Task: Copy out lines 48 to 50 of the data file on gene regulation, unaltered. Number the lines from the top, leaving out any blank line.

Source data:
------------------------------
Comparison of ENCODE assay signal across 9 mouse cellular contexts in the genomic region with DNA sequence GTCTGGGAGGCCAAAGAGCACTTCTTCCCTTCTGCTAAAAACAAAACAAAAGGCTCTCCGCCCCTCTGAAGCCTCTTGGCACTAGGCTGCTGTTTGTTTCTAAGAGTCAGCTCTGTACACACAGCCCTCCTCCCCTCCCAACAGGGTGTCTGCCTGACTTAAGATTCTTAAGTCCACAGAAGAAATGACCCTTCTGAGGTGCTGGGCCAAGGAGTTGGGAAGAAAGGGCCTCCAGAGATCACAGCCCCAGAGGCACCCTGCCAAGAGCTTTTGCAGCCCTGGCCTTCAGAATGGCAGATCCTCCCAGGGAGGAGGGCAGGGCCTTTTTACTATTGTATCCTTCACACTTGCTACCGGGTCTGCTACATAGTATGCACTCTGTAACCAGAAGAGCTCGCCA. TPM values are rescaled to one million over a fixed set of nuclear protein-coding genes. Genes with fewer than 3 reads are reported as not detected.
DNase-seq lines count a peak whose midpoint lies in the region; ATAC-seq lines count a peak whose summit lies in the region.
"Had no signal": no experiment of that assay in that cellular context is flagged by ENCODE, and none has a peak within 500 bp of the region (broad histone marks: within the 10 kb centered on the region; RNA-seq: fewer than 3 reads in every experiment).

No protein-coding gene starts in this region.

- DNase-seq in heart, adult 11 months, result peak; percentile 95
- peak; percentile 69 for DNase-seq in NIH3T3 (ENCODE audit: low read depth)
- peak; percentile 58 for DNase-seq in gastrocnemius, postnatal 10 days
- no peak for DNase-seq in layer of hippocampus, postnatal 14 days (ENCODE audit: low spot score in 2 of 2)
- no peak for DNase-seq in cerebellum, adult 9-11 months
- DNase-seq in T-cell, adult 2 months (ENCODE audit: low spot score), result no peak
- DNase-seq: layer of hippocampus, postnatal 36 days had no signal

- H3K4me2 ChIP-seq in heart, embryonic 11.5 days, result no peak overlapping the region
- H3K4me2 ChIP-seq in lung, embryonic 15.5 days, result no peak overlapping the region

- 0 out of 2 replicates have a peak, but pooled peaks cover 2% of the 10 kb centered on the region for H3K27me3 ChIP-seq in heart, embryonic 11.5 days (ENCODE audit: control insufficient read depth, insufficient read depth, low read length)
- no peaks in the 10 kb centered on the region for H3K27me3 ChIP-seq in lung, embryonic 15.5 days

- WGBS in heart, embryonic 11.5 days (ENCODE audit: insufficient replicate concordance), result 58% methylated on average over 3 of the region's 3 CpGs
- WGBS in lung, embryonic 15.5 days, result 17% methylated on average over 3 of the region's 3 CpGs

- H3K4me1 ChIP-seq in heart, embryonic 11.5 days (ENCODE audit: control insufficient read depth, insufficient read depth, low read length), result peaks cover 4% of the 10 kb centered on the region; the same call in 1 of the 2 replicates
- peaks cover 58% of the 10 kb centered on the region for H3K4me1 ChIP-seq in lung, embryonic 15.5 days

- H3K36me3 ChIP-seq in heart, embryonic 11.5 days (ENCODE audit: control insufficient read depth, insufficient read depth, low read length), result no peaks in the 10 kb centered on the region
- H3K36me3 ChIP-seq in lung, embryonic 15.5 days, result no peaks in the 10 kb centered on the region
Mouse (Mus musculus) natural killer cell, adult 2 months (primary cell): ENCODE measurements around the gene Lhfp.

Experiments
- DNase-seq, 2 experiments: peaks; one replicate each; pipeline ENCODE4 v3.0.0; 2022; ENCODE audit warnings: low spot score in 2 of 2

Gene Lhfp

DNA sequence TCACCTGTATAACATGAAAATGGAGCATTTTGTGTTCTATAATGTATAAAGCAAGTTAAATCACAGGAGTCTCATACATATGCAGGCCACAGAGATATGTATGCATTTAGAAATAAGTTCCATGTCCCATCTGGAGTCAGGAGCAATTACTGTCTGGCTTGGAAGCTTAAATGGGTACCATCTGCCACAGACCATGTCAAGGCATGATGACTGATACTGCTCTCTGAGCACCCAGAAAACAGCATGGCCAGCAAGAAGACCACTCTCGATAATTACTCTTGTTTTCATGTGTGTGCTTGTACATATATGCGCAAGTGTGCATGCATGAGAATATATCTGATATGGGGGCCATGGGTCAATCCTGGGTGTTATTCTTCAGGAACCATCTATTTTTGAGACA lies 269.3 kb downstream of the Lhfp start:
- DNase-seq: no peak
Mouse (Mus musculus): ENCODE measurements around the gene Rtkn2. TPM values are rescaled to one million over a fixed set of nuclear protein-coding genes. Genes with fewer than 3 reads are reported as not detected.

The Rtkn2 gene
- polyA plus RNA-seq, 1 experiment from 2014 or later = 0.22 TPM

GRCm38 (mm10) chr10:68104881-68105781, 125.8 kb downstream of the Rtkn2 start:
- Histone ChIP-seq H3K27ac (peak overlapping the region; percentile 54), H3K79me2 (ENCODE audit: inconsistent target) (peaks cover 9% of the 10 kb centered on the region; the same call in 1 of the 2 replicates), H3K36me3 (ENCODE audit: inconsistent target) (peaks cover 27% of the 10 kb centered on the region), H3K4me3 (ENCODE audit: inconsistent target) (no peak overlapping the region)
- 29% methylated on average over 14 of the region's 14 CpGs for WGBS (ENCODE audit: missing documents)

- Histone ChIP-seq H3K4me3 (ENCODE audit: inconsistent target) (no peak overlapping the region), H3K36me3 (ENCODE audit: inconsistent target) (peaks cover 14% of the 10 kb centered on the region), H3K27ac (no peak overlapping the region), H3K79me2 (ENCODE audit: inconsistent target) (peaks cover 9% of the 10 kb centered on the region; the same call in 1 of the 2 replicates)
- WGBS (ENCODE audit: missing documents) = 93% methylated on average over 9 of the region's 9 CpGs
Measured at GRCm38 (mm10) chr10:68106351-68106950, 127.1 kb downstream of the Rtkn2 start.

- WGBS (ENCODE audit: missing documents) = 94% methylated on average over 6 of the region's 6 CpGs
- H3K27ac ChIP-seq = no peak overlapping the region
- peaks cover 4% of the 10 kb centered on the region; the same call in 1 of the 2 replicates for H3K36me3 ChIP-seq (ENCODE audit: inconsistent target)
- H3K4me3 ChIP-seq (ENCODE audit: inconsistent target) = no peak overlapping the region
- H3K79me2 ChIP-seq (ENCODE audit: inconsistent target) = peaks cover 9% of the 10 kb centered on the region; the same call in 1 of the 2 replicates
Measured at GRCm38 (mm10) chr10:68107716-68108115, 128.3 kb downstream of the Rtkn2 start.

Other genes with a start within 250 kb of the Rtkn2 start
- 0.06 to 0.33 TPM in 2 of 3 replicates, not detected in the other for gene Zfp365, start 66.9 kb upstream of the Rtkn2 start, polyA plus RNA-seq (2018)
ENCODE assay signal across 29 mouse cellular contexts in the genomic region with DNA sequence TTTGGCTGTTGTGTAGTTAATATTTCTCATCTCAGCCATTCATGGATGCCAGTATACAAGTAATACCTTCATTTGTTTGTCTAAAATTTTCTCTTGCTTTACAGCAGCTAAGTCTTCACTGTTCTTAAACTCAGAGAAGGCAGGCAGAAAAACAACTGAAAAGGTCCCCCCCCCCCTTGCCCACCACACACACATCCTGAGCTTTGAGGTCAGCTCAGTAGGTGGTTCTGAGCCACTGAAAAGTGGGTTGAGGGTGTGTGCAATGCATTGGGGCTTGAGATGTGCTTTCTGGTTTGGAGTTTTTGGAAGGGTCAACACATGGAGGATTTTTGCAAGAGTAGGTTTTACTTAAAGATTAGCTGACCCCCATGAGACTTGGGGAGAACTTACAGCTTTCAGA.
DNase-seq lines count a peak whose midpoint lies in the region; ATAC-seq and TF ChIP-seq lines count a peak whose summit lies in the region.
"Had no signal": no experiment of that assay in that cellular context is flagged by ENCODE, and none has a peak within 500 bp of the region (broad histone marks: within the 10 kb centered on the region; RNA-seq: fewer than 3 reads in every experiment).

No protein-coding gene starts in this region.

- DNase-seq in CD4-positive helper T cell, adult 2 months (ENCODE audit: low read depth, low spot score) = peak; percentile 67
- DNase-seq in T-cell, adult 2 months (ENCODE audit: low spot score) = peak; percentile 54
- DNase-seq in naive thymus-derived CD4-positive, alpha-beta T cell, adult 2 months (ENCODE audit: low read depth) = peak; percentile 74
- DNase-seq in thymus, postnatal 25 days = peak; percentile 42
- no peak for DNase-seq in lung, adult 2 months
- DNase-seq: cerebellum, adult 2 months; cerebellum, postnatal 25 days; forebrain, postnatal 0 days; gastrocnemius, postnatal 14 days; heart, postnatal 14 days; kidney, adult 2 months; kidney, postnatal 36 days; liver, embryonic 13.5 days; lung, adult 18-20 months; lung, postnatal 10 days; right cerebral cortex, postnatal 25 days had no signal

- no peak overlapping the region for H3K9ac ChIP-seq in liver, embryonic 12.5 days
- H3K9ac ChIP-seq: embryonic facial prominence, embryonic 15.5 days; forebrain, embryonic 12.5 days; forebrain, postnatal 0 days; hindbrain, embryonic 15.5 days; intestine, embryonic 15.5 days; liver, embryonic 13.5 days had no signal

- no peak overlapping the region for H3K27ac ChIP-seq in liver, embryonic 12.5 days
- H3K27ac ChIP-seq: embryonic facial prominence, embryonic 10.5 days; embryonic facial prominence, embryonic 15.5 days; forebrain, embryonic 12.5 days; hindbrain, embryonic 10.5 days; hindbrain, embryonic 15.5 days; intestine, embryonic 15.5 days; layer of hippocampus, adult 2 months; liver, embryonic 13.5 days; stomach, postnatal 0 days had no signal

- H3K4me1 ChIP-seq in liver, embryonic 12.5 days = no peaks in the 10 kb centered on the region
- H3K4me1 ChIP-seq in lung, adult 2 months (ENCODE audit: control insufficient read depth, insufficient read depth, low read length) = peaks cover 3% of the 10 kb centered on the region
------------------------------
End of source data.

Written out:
No protein-coding gene starts in this region.

- DNase-seq in CD4-positive helper T cell, adult 2 months (ENCODE audit: low read depth, low spot score) = peak; percentile 67
- DNase-seq in T-cell, adult 2 months (ENCODE audit: low spot score) = peak; percentile 54